- You don't feel intimidated by the courtroom or legal procedure.

- You are prepared to put the time in to prepare and research your Family Court case.
- There is to be a credibility battle between yourself and your former partner.

- You wish to speak strongly and directly to the magistrate or judge.
It is often possible to put a more powerful argument directly to the court when you represent yourself. You can speak directly to the magistrate or judge, question witnesses yourself, and address the court at the end on what all the evidence means.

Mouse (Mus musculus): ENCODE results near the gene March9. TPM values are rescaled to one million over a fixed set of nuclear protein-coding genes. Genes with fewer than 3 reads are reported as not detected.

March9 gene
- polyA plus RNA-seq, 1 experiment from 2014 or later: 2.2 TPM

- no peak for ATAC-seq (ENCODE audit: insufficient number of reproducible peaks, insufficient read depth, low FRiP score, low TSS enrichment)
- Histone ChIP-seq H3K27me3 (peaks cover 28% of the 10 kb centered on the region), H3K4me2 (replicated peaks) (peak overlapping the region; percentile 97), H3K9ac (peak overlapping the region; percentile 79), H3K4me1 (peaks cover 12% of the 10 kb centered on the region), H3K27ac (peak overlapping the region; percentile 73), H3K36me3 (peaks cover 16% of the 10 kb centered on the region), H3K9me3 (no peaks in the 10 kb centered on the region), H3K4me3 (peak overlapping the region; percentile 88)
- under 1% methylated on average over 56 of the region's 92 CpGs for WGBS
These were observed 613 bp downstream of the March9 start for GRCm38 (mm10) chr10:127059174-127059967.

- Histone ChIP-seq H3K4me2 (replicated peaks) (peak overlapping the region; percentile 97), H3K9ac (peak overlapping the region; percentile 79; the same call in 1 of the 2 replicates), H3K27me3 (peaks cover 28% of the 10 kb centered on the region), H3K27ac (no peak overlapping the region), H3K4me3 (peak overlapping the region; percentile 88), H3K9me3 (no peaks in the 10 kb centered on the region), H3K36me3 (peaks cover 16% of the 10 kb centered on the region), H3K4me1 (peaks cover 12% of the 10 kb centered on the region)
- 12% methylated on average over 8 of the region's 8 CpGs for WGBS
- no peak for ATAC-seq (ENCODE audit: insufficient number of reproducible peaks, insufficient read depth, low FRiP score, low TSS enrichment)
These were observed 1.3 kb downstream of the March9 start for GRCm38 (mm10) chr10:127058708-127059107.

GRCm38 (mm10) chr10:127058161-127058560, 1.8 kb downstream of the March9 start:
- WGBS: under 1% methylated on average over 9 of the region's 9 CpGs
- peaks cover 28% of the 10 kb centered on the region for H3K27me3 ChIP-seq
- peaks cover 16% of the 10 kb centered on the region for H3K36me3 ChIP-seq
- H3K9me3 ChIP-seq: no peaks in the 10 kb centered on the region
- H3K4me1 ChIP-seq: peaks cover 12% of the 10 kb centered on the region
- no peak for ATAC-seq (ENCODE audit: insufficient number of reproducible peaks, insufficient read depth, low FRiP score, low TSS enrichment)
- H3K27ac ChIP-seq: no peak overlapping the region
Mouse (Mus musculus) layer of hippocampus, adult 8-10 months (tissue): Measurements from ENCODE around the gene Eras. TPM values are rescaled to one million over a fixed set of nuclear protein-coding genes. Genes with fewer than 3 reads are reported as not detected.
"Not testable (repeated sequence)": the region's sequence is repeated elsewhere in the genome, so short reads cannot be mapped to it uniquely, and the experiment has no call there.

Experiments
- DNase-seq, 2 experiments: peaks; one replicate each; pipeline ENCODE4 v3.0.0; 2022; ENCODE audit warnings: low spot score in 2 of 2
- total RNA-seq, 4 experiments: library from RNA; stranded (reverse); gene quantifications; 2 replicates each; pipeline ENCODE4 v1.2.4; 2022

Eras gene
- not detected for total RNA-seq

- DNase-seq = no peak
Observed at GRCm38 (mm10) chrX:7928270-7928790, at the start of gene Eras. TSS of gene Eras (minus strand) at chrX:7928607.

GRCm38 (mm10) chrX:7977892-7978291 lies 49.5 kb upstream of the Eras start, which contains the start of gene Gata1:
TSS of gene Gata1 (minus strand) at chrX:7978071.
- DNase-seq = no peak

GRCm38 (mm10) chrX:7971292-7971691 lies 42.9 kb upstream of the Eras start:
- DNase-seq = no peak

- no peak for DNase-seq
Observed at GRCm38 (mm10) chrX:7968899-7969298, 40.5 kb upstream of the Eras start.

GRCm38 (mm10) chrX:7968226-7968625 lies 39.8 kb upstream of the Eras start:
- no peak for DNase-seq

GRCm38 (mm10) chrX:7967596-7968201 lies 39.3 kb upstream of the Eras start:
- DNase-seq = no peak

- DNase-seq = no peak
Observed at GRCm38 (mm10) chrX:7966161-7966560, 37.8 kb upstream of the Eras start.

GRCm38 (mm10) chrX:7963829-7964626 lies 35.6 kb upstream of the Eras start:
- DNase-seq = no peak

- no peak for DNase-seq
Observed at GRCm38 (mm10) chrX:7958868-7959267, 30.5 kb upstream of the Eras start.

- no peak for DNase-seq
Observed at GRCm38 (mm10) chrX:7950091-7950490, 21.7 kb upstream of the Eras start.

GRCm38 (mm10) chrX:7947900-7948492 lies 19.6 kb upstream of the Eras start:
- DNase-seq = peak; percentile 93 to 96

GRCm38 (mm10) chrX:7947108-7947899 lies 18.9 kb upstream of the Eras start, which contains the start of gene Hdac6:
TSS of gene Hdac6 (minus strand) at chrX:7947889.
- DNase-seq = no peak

You must, however, be prepared to do some serious work to make up in research and preparation what you lack in courtroom experience. Rule of thumb = Preparation means everything.
Immediately, you will need to make some decisions about:

- What your goals are. The first thing you have to do is to be clear in your own mind what it is you want out of the divorce. Is it property, your children, joint residence, reasonable visitation (be very specific) - just what do you want?

- What evidence you must gather or collect. (See Case Preparation) The attitude you must take is this: Expect her to lie. Expect them to believe her. Expect no fairness. Expect to need mountains of evidence to prove your case.

- What other research you need to do. (Legal Research and Psych/Social Research)
You need to set time aside to analyse the case and any allegations made against you, to collect statements and other evidence and to prepare the basics of your argument to the court.